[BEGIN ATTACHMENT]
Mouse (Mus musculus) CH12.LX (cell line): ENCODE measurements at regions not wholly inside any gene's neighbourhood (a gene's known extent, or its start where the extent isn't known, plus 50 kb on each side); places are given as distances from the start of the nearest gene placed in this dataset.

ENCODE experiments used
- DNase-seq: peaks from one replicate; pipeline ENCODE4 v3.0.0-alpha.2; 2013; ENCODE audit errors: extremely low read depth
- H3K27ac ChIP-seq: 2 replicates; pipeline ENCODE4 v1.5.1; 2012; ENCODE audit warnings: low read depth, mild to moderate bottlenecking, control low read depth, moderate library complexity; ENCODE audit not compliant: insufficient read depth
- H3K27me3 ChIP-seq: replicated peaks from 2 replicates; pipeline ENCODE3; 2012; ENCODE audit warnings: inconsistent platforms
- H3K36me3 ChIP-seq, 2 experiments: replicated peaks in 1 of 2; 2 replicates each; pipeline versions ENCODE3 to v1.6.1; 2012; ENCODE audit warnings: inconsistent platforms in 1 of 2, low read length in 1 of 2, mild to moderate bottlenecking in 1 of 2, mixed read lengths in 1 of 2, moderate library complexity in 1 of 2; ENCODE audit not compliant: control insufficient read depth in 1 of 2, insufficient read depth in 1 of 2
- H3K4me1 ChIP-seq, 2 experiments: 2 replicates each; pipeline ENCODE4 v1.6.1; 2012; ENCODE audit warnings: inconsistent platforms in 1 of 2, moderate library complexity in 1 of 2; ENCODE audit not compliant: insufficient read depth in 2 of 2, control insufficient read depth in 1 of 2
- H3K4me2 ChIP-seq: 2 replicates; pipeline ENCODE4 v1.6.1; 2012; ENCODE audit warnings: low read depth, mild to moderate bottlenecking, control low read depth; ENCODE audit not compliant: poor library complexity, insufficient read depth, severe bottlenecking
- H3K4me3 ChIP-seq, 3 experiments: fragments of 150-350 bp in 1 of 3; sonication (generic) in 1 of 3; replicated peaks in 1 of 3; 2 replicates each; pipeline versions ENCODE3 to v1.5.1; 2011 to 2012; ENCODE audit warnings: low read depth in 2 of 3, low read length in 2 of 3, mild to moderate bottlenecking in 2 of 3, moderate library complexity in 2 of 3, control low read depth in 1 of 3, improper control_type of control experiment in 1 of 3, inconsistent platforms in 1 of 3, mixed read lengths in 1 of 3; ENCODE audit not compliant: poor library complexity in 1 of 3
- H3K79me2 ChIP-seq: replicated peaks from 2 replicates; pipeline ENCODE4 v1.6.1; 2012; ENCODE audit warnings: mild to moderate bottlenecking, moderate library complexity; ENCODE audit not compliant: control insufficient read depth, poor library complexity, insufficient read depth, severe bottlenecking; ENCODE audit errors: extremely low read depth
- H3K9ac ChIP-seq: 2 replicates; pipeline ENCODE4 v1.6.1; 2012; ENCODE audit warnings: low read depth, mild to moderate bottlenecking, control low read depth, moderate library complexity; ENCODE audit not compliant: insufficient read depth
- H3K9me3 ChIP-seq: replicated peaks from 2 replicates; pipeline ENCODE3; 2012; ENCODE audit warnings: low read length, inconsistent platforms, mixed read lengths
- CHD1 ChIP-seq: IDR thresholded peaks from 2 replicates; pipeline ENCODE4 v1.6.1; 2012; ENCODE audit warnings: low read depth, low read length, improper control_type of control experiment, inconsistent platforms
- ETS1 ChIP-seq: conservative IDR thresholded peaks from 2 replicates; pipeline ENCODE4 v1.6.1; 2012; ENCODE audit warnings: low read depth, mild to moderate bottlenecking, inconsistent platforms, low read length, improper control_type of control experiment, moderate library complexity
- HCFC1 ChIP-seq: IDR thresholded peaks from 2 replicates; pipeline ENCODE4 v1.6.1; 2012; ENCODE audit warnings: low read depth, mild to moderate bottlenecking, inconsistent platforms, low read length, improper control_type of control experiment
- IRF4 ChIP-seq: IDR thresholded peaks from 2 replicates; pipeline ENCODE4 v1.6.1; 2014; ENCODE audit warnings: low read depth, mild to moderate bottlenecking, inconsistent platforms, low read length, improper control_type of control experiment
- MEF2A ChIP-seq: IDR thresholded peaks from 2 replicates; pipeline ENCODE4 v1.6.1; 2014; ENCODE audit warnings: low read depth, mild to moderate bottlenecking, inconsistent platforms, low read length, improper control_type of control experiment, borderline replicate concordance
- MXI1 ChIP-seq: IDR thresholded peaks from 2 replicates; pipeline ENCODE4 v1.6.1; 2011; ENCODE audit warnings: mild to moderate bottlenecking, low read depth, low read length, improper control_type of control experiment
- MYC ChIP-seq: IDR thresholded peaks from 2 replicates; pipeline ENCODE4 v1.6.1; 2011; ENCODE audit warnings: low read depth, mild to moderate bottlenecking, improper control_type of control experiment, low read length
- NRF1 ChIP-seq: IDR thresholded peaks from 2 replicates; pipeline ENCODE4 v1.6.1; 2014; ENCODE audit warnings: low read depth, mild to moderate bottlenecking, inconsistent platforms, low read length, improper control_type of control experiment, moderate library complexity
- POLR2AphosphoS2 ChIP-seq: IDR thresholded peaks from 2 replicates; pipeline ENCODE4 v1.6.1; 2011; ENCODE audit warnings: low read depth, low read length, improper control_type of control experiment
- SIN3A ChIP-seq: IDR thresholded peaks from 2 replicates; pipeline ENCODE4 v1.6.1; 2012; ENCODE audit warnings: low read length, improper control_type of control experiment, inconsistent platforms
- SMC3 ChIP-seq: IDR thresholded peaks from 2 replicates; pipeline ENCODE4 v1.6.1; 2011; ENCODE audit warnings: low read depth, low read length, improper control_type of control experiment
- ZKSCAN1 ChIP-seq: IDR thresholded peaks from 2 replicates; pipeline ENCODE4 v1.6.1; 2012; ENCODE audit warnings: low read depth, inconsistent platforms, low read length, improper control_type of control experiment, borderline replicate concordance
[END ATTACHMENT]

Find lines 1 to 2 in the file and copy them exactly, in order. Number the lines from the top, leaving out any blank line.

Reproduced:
Mouse (Mus musculus) CH12.LX (cell line): ENCODE measurements at regions not wholly inside any gene's neighbourhood (a gene's known extent, or its start where the extent isn't known, plus 50 kb on each side); places are given as distances from the start of the nearest gene placed in this dataset.

ENCODE experiments used